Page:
Toronto's biggest acquisition of the offseason had been down this road before, as a once promising shortstop prospect with aspirations of making the Major Leagues.
Santos begins his second stint with the organization under much different circumstances than his previous go-around. The converted infielder now makes his living on the mound, and will take over as the Blue Jays' undisputed closer just three years removed from his days as a position player.
"It was so weird, the cab in from my flight, seeing the city, seeing everything again," Santos said of his arrival. "Then, especially, not being in the hitting group with the guys. I just get to throw, come in and leave. It's nicer, but it's definitely a weird feeling."
Santos' professional career began in 2002, when he was selected 27th overall in the Draft by the Arizona Diamondbacks. One year later, he was ranked the 37th-best prospect in the game by Baseball America, but he never quite lived up to expectations at the plate.
The California native hit just .239 with Triple-A Tucson in 2005. Following that season, he was included in the trade that brought third baseman Troy Glaus to Toronto. Santos peaked in 2007 with a 20-home run season in Triple-A Syracuse, but his patience and batting average never saw much of an increase, which led to him becoming a journeyman in the Minor Leagues.
Santos spent time with the Twins, White Sox and Giants before finally deciding to give pitching a try at the request of Chicago's director of player development, Buddy Bell. The success came soon thereafter, as Santos advanced through three levels of the Minor Leagues in 2009 before making his Major League debut in 2010.
"To get offspeed pitches over consistent enough for hitters to bite at," Santos said of his biggest challenge in making the transition. "Keeping them honest with a 96-97 mph fastball, they have to think about that, so when you can get a slider over for a strike, or a changeup, just put another pitch in their mind. It makes it so much easier.
"That was always tough, because my sliders and changeups early were always out of the zone and guys were never swinging at them, so they were just teeing off on my fastball. So that was tough, just being able to control my offspeed pitches."
Santos appears to have solved all of those issues following two successful years as a reliever, and he will be relied upon to become a stabilizing influence at the back end of Toronto's bullpen. That was something Toronto didn't have for the majority of the 2011 season, as the club tied for the American League lead with 25 blown saves.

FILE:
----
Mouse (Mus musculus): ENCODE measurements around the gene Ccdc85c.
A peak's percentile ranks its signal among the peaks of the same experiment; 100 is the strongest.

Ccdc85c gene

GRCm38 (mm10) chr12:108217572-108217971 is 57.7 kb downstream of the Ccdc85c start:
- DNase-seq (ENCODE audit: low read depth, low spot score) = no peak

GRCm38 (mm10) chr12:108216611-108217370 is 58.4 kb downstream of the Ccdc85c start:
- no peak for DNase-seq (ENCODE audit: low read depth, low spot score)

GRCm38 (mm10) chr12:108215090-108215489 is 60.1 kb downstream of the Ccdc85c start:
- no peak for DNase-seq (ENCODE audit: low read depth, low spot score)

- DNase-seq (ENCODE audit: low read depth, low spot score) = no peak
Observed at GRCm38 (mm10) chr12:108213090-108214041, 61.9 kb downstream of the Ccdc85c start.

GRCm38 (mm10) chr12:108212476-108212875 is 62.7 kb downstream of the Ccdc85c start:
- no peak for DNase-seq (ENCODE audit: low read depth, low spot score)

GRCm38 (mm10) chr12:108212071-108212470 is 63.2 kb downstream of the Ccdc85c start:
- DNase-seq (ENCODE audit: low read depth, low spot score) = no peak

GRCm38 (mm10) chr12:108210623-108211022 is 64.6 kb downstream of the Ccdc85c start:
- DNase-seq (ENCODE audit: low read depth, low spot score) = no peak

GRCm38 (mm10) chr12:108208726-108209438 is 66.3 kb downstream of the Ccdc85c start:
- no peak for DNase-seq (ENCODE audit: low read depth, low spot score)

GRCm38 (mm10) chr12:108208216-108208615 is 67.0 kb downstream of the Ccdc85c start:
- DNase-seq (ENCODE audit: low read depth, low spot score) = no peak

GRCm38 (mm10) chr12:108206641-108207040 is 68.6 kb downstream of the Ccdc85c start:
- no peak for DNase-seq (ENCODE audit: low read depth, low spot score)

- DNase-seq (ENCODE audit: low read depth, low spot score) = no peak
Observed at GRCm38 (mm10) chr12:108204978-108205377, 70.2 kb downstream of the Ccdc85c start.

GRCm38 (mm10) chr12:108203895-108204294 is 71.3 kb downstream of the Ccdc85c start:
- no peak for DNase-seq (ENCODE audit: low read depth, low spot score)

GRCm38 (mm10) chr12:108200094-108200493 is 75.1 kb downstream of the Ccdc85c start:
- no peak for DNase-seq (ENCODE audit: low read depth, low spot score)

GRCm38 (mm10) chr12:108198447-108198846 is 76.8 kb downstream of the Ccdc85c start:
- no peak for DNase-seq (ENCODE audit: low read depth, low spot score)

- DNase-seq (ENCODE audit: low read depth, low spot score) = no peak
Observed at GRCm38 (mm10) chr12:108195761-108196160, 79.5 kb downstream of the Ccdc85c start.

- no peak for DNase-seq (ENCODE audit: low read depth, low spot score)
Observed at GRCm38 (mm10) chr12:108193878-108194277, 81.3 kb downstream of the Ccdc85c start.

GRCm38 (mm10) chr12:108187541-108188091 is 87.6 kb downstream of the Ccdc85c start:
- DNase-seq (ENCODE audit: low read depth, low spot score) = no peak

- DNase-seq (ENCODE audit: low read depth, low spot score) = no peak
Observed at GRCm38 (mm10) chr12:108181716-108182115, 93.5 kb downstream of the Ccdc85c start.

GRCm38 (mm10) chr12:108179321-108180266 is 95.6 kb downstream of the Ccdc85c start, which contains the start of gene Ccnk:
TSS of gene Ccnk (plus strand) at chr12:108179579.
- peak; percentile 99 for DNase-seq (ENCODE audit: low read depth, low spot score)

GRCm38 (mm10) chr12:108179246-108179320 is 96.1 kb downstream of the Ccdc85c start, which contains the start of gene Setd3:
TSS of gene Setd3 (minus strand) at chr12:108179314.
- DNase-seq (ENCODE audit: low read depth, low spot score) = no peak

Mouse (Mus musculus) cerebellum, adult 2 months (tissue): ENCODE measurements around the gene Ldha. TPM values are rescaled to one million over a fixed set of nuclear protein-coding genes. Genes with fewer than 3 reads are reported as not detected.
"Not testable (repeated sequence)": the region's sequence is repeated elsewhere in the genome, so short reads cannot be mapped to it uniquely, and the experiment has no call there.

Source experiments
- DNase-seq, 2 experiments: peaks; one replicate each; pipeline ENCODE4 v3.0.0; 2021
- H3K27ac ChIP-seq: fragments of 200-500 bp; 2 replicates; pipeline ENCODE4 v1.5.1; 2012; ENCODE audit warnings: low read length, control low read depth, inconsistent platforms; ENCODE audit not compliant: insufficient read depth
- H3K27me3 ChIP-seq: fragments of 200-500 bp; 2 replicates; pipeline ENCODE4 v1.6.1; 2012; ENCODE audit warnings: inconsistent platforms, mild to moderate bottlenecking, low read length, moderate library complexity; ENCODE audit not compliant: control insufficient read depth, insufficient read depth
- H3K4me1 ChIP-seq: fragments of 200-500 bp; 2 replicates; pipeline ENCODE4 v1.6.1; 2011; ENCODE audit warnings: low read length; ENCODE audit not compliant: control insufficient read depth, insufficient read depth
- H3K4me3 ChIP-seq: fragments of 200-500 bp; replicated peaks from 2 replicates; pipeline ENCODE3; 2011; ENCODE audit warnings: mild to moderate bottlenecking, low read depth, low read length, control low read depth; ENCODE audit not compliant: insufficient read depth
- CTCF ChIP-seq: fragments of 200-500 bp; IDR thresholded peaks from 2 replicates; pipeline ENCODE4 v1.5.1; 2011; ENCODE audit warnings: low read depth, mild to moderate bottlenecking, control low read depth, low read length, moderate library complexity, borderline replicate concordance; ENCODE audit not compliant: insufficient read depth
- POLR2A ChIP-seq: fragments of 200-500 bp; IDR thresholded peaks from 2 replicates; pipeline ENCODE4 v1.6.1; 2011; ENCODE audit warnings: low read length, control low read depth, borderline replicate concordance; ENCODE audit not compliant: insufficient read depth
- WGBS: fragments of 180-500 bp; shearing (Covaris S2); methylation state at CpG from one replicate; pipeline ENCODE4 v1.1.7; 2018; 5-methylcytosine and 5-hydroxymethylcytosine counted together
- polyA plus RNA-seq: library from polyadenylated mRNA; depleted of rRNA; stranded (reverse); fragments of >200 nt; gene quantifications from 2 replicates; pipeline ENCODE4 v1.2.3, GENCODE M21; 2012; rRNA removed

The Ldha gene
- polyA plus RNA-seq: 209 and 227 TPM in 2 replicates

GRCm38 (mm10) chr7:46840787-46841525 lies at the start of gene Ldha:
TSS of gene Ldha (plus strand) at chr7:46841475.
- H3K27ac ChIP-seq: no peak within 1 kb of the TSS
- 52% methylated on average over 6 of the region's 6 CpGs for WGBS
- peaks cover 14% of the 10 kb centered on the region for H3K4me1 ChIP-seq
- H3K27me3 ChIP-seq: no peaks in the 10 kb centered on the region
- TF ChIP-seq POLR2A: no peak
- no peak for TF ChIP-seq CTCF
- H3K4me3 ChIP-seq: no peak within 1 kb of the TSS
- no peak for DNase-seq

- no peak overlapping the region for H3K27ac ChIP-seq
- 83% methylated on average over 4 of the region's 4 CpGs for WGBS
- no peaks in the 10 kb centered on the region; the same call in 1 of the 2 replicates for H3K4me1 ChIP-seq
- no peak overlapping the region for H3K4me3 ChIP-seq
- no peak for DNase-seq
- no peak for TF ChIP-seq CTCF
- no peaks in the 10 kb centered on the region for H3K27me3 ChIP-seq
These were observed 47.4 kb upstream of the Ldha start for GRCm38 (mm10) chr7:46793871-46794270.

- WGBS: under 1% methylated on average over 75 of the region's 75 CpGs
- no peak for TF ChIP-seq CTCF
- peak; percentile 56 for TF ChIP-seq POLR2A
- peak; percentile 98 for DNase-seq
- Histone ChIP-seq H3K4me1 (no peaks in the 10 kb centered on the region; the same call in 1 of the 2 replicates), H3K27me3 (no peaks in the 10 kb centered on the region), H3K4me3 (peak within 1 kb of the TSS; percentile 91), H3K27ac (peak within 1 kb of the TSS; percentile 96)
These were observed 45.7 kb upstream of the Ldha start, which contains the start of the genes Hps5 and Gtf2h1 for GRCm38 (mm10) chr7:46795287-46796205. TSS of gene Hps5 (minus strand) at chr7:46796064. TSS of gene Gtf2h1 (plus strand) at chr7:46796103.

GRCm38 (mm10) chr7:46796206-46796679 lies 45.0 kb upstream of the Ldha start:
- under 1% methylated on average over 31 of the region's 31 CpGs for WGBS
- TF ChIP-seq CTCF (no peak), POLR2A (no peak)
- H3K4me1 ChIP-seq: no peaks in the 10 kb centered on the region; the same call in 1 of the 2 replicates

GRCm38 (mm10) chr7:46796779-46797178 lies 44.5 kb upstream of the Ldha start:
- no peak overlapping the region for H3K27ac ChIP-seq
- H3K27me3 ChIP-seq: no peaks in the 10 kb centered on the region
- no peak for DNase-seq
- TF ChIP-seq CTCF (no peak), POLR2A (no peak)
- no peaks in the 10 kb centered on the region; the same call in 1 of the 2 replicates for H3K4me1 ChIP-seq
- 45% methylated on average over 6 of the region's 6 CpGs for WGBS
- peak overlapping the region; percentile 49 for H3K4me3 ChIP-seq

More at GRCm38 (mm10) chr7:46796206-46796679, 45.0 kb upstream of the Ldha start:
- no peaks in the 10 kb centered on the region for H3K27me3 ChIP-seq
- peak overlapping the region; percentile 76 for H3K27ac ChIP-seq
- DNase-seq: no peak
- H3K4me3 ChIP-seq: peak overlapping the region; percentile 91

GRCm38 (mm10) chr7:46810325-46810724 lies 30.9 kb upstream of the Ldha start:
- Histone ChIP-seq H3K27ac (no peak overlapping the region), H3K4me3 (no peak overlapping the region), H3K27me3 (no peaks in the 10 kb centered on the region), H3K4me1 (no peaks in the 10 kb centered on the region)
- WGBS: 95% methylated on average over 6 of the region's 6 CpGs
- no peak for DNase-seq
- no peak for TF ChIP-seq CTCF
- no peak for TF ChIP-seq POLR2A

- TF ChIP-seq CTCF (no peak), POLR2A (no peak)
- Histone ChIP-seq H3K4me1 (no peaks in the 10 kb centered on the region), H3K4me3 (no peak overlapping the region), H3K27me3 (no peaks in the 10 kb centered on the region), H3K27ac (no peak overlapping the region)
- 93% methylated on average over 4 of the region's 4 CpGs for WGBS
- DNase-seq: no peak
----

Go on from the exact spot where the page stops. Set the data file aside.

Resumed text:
The ninth-inning job now solely belongs to Santos and the clearly-defined situation should help ease the burden on manager John Farrell. There will be no second-guessing who should take the ball in close games, which also puts Santos' mind at ease as he prepares for the start of the year.
"It's nice, because now I know my role," Santos said. "I know, ok, the game is going to dictate when I start locking in. So once the sixth or seventh innings hit, if it's a close game, my mind starts going about, 'Ok, when you get into the ninth, this is what you're going to do.'
"In Chicago, it was kind of tough because if there's a lefty up, am I going in? ... So this is nice to have that secure job, knowing that this is my role, this is what I have to do, so I can prepare for it."
Santos enjoyed a breakout season with the White Sox in 2011 by posting a 4-5 record with a 3.55 ERA, while recording 30 saves in 35 opportunities. He struck out 92 batters in just 63 1/3 innings and held the opposition to a measly .181 average.
The 28-year-old was expected to be a major component of Chicago's future, as evidenced by a three-year contract extension he signed in late September. But less than three months later, he was on the move in a trade for pitching prospect Nestor Molina as part of the White Sox's rebuilding effort.
Santos' availability came as somewhat of a surprise to the Blue Jays, but they jumped all over the deal when presented with the opportunity.
"The physical abilities are very tangible and measureable," Farrell said. "The fact that he emerged as a closer, that he was young in that position, that we had six years of control with him. We felt like he can [solidify] that ninth inning spot and build to him.
"He was a little bit more of a known commodity coming into camp after the trade than trying to search for that guy and seeing who would evolve out of a group of three, rather than knowing this is the guy we're going with."
If there was any disappointment in Chicago's decision to send him packing, Santos wasn't showing it on Tuesday. Instead, the enthusiastic reliever held court with a group of reporters and went over what excited him most about joining the new team.
There were familiar faces such as Ricky Romero and Jason Frasor, while the overall talent in the club's young core has Santos expecting big things this season.
"The moves they were making, the talented guys that they had, you can't help but get excited," Santos said. "When I came over, the more I was looking at the roster, the more I was kind of liking what I was seeing.
"(The starters are) young, they're fresh, they're motivated, they have stuff to prove and that's what you want. You want guys that are going to fight for each other and have each other's backs. Ricky is a great leader to show these guys the way and they're talented, so whenever you have young talent it's tough to find out what you're going to get but you know you're going to get good stuff."